So I wonder, Ms. Behar -- which one of the parts of the Constitution, signed on September 17, 1787, is so darned troublesome to you?  The document is about the enumerated rights of the government in order to avoid the tyranny that the colonists had just fought against.

Is it the Preamble, which asks for justice, tranquility, and liberty, that bothers you?

We, the People of the United States, in Order to form a more perfect Union, establish Justice, insure domestic Tranquility, provide for the common defence, promote the general Welfare, and secure the Blessings of Liberty to ourselves and our Posterity, do ordain and establish this Constitution for the United States of America.

Is it the Bill of Rights, where the people attempted to avoid the horrors of state-imposed religion so common in the Old World?        

Congress shall make no law respecting an establishment of religion, or prohibiting the free exercise thereof; or abridging the freedom of speech, or of the press; or the right of the people peaceably to assemble, and to petition the Government for a redress of grievances.

Perhaps it is Amendment VI, where "the accused shall be informed of the nature and cause of the accusation; to be confronted with the witnesses against him" -- unlike the Spanish Inquisition, where people were thrown into jail not even knowing what their crime was or who their accusers were.

Possibly it is Amendment VIII, where "excessive bail shall not be required, nor excessive fines imposed, nor cruel and unusual punishments inflicted."  Recall the days of debtors' prison or the current unending "cruel and usual punishment" meted out in sharia-compliant Muslim countries.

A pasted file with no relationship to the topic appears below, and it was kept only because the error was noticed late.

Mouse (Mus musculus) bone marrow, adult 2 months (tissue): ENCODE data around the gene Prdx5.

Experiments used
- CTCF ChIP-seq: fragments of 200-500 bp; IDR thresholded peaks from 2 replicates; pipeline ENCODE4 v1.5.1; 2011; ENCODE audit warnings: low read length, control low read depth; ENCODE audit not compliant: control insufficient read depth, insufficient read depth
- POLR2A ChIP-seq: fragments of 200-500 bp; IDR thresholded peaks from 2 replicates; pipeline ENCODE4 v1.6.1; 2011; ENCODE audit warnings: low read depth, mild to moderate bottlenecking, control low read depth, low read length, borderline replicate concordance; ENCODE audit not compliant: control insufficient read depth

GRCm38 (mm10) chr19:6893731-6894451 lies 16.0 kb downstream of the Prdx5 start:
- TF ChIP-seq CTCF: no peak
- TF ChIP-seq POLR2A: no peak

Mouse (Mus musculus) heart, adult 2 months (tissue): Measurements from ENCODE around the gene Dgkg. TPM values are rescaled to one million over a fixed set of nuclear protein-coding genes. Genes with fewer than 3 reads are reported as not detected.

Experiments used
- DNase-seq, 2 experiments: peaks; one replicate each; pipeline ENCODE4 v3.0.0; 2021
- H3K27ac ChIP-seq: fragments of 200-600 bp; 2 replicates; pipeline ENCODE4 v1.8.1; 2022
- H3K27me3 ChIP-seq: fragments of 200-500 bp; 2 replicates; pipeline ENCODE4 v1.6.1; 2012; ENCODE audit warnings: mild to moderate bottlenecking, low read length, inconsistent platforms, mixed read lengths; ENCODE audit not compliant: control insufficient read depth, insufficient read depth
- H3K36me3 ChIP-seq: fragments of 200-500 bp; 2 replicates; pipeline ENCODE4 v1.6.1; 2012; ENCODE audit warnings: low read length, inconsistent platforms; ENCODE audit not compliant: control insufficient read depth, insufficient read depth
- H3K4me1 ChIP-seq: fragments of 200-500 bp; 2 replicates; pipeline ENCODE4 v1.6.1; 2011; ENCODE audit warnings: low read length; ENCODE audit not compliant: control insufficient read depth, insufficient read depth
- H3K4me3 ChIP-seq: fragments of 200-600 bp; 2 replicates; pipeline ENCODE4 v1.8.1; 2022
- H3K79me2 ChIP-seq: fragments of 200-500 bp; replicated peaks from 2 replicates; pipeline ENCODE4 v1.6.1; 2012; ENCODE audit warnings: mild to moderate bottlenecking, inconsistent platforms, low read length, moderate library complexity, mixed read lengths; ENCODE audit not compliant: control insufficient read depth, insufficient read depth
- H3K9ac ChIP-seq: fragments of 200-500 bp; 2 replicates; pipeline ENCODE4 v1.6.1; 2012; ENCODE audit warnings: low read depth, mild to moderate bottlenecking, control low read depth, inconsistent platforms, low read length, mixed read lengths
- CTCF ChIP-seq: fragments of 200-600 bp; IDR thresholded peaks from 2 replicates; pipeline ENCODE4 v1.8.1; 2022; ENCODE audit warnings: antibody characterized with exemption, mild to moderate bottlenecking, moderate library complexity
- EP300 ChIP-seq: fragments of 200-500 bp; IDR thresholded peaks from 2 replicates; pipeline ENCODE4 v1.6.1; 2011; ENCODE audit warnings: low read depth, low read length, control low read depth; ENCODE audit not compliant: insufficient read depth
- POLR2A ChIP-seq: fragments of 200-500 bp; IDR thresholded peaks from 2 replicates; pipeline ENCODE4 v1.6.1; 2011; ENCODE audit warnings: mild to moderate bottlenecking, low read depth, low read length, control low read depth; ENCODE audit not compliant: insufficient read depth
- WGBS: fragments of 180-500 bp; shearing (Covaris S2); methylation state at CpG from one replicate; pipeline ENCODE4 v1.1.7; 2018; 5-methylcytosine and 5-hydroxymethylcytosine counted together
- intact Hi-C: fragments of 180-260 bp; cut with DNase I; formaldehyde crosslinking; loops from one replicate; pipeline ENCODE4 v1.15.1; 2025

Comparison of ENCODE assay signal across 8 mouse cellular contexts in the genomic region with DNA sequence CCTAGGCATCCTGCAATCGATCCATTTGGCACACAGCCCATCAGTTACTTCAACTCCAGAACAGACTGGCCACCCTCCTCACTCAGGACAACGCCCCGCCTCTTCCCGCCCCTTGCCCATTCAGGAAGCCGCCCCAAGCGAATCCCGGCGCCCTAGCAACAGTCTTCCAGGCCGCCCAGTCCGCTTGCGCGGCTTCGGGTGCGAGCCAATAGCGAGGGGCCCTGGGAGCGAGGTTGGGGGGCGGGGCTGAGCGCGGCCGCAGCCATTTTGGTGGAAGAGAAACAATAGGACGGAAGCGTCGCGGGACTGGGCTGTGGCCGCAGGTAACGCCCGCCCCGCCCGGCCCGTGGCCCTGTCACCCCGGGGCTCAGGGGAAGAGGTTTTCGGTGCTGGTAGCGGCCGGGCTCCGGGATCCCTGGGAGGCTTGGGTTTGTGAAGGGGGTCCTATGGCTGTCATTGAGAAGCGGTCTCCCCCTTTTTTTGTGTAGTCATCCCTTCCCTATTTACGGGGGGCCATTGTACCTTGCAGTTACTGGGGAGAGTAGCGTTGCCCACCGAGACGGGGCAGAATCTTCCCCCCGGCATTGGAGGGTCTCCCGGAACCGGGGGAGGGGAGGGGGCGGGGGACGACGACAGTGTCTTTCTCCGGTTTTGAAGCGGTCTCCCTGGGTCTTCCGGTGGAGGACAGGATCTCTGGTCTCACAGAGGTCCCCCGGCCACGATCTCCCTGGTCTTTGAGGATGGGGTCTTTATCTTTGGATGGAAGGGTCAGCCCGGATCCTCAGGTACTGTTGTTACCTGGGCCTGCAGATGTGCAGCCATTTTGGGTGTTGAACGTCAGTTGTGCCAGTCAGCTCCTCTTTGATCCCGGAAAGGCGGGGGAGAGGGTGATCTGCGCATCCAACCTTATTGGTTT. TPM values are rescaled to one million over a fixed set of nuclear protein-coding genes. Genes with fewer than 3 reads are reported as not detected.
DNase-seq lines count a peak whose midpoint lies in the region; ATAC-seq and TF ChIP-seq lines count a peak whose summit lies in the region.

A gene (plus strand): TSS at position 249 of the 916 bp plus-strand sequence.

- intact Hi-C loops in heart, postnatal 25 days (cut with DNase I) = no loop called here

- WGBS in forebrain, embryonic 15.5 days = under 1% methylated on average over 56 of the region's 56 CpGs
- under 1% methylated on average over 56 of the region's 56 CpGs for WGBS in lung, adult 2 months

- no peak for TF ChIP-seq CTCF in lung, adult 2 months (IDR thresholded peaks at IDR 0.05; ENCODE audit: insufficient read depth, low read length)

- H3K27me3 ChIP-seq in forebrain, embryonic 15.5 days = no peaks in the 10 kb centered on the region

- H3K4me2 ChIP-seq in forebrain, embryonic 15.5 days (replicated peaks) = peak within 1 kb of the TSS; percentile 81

And although we will always be ashamed over how long it took to include black slaves and women into the entire framework of America, we can also be proud that those far-sighted founding fathers created a document which allowed for an amendment process that could embrace subsequent generations.  The message of freedom was a clarion call.  When Elizabeth Cady Stanton and Lucretia Mott penned their call for women's rights, their Declaration of Sentiments at the Seneca Falls Conference-1848 echoed the original Declaration of Independence.  Over a century later, Martin Luther King, Jr. reminded the nation that those who stood up to the evils of segregation "were in reality standing up for what is best in the American dream and for the most sacred values in our Judeo-Christian heritage, thereby bringing our nation back to those great wells of democracy which were dug deep by the founding fathers in their formulation of the Constitution and the Declaration of Independence."  It was through the amendment process that segments of the population who had previously been denied their rights were fully integrated into American society, but it all started with the timeless ideas begun by the Founding Fathers.

Did America get it right all the time?  Did America harm many as she grew and evolved?  Only a fool would attest to perfection in this ongoing experiment called America.

But only a fool would also show such contempt and outright ingratitude by not appreciating the eternal message of the 4,543 words of the Constitution.  What could possibly prompt someone to ridicule the desire to glean an understanding of the Constitution in order to fashion that more perfect union established over two hundred years ago?

Eileen can be reached at
middlemarch18@gmail.com.